Are all ordinary income dividends taxed at the same rate?
Ordinary income dividends are taxed at the shareholder's ordinary income rate, which is currently as high as 37%. If a fund receives qualified dividends (i.e., a dividend paid by certain U.S. corporations or qualified foreign corporations) and passes through those dividends to its shareholders, the maximum income tax rate is 20% if certain conditions are met.
Cost Basis of Investment
How is the adjusted cost basis computed?
In order to compute the adjusted cost basis, you must first determine the original cost. The original cost is the purchase price of the shares plus any commission or load charges paid. The original cost basis may then need to be adjusted by certain items, the most common of which is a return of capital paid by the fund. If a fund pays a return of capital, also known as a nondividend distribution, the original cost basis should be reduced (but not below zero) by the amount of return of capital received. It should be noted that shares acquired by gift, inheritance, or other particular acquisitions have other special rules to determine the adjusted cost basis.
Which method of disposing shares is better?
The specific identification method of selecting shares gives you the most flexibility with regards to tax planning. For example, you may want to generate some losses to offset gains produced from the sale of another security. If you hold a fund that was purchased numerous times at different prices, you have the ability to choose the lots that would generate a loss. One potential disadvantage of using the specific identification method is the time and effort that is needed in order to properly track each lot separately. The average cost method may be the easiest method to use because most fund families will compute your gain or loss on the sale of shares as a service to fund shareholders.
Are all dispositions of fund shares that are held for one year or less considered short-term capital losses?
No. If you received a long-term capital gain dividend and sold your shares at a loss and your holding period was six months or less, the short-term capital loss will be considered a long-term capital loss to the extent of long-term capital gain dividends received.
Do I need to compute my cost basis manually?
Beginning with shares purchased after January 1, 2012 (covered shares), Lord Abbett is required to compute and report the basis of shares sold to you and the IRS. This cost-basis information will appear on your Form 1099-B. Specifically, if Box 5 is blank, the transaction relates to covered shares, the basis will be reported to the IRS, and you are required to use this information when preparing your income tax return. As a service to our shareholders, we will provide you with the average cost basis on noncovered shares (to the extent available). You are not required to use the average cost-basis information provided for noncovered shares, and it will not be reported to the IRS as noted above.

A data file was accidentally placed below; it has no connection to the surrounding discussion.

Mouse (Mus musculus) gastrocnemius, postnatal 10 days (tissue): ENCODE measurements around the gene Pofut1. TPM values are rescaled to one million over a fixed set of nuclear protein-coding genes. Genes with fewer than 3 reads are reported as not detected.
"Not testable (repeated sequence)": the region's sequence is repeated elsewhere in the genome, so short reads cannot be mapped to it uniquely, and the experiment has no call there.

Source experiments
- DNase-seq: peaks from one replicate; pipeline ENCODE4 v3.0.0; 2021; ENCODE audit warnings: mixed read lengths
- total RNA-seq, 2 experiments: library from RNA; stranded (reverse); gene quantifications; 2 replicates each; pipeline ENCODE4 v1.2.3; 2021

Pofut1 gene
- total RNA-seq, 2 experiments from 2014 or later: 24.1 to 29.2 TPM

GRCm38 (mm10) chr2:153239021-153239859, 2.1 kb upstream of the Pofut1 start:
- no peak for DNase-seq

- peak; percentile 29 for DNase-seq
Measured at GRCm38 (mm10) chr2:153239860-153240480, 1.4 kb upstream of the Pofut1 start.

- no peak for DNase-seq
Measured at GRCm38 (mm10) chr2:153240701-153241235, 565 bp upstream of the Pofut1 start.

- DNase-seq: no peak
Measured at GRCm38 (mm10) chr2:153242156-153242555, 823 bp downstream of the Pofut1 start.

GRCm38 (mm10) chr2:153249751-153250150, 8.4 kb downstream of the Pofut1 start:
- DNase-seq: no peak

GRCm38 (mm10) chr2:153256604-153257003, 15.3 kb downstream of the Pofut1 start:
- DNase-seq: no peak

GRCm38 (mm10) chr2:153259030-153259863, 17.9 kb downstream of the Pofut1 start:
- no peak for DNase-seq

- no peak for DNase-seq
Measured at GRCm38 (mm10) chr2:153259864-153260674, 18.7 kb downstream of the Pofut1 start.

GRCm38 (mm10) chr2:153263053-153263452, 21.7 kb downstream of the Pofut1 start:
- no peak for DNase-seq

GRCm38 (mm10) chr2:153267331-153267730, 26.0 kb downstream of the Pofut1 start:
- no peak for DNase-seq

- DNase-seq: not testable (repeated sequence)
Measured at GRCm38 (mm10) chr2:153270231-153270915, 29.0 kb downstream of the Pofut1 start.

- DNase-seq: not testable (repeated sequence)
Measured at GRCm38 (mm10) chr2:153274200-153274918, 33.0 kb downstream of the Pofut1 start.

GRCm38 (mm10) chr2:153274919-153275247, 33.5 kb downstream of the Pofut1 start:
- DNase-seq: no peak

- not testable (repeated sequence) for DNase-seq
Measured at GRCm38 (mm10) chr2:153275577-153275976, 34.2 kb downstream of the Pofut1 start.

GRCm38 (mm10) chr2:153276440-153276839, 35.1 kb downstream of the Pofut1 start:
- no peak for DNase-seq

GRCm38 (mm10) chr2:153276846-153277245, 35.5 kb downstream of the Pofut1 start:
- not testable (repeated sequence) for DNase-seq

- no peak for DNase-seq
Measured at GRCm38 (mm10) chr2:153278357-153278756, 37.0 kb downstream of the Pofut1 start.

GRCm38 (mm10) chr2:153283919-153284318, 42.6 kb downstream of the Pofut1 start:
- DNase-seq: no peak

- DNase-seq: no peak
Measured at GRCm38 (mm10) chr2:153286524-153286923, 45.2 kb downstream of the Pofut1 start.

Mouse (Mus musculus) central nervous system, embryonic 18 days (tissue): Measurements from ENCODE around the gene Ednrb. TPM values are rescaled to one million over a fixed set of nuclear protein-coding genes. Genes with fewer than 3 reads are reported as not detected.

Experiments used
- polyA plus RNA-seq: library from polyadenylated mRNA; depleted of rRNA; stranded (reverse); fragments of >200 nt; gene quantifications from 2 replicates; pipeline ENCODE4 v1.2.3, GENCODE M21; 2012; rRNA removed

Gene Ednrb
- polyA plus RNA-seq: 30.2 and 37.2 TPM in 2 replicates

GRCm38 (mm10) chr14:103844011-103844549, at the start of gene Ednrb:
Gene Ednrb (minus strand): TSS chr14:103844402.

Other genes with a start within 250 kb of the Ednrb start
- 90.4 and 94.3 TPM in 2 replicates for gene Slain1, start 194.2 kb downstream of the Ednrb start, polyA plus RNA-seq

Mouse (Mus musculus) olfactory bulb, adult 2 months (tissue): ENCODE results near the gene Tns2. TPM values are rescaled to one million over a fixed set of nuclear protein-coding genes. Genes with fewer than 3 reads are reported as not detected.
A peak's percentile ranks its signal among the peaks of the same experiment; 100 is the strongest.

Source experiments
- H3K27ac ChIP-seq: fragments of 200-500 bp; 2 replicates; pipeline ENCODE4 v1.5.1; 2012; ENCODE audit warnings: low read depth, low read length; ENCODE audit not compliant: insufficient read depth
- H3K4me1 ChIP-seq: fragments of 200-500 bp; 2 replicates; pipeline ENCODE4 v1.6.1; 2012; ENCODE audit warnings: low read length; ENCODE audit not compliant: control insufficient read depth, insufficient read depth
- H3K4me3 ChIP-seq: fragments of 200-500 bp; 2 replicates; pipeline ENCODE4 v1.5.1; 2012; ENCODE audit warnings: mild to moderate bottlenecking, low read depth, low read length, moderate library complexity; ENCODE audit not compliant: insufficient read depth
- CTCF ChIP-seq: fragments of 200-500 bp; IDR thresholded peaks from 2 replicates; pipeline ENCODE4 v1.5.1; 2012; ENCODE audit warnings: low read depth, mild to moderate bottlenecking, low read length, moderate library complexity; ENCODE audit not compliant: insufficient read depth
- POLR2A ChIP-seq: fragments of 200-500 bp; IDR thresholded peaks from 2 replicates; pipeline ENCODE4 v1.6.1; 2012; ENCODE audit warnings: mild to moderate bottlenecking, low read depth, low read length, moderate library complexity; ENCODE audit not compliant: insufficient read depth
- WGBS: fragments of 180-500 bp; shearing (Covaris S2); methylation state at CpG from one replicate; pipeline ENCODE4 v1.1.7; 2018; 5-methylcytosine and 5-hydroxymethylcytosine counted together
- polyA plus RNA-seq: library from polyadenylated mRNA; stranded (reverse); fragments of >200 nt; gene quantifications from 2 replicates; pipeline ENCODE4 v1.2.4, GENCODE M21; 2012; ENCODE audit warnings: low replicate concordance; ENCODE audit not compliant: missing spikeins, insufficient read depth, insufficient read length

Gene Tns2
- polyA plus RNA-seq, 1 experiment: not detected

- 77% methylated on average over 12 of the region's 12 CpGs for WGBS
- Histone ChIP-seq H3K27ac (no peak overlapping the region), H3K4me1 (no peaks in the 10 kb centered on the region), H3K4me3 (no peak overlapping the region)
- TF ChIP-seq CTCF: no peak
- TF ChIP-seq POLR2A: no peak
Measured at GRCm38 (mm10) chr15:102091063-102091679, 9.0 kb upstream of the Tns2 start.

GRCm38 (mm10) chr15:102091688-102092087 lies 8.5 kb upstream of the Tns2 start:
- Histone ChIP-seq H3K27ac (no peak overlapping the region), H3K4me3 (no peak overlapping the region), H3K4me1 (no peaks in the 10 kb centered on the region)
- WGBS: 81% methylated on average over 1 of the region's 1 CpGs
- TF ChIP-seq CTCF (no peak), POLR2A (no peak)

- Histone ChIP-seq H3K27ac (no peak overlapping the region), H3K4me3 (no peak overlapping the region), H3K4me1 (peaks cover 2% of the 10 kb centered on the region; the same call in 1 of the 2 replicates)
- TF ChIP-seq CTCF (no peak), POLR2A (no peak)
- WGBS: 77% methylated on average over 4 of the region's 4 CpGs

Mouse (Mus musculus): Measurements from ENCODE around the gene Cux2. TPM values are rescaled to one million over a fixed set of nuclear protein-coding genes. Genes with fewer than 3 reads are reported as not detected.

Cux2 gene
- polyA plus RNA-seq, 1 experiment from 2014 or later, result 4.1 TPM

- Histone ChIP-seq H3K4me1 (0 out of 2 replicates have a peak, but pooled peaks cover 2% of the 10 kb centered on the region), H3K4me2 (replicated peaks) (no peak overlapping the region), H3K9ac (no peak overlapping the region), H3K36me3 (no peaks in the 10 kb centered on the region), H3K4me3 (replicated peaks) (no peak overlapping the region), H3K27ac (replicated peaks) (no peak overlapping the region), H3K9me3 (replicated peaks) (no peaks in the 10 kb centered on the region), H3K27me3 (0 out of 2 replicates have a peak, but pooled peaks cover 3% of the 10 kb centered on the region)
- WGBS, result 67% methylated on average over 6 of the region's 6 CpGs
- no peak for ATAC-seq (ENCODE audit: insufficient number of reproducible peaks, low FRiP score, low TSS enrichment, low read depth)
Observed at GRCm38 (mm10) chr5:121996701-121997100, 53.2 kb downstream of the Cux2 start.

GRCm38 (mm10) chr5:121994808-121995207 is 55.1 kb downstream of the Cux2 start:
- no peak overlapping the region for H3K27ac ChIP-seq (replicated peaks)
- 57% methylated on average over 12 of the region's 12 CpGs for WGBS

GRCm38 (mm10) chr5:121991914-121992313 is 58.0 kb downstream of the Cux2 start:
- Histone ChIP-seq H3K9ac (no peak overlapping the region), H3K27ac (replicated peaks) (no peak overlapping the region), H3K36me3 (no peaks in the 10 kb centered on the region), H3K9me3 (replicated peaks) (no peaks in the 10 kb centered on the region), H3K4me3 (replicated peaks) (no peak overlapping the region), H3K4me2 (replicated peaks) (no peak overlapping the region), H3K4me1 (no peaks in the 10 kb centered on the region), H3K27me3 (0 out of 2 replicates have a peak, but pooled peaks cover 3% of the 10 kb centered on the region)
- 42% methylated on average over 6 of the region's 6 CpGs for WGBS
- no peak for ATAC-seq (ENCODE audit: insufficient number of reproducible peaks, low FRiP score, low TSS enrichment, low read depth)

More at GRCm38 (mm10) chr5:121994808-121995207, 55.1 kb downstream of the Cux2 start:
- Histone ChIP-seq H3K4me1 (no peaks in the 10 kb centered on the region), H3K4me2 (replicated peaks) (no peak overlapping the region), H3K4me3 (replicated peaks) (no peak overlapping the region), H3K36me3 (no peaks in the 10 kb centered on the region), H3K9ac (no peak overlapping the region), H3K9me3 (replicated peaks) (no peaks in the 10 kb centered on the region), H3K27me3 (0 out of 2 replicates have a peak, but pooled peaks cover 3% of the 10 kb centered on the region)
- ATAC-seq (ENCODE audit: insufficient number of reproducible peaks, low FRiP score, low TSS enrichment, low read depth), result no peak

For additional information on Mandatory Cost Basis Reporting, please visit our cost basis resource center.
What is a "wash sale"?
If you sold a fund at a loss and repurchased the same fund within the period 30 days before and 30 days after the trade date (the 61-day window); such a loss may be disallowed to the extent of the repurchased positions. It also should be noted that dividends reinvested are considered purchases and, therefore, may potentially cause a wash sale if reinvested within the 61-day window of the sale at a loss.
What information do I need in order to compute my original basis and holding period?
In order to compute your adjusted cost basis, you must first determine your original cost. The information needed in order to determine the original cost basis and holding period of shares that were purchased and not inherited or gifted is:
• Trade date of each purchase, including dividend reinvestments;
• The number of shares purchased;
• Cost of the shares purchased; and
• Any sales charge or commission paid for each purchase.
How do I determine which shares are sold?
If you held a fund for numerous years, participated in an automatic investment plan or elected to reinvest dividends, you will hold many small lots of shares purchased at different points in time at different prices. These lots will have different adjusted cost basis and holding periods. In order to determine which shares are sold, you may use specific identification, first in first out (FIFO), or an average cost method. If either of the first two methods are used, you need to track each lot's adjusted basis and holding period separately in order to determine the gain or loss on disposition. If an average cost method is used, you would still need adjusted cost and holding period information, but the gain or loss is determined based upon the average cost of the shares. Average cost methods may be used only for mutual fund investments.
(See IRS Publication 550 for detailed instructions on how to compute gains or losses.)
The information presented in this section is intended for general information and is not intended to be relied upon and should not be relied upon, as financial, legal or tax advice for any particular investor. We strongly recommend that you contact your financial, legal or tax advisor regarding your particular tax situation.
The information presented in this section is not written or intended to be used, and cannot be used, for the purpose of avoiding any tax liabilities or penalties.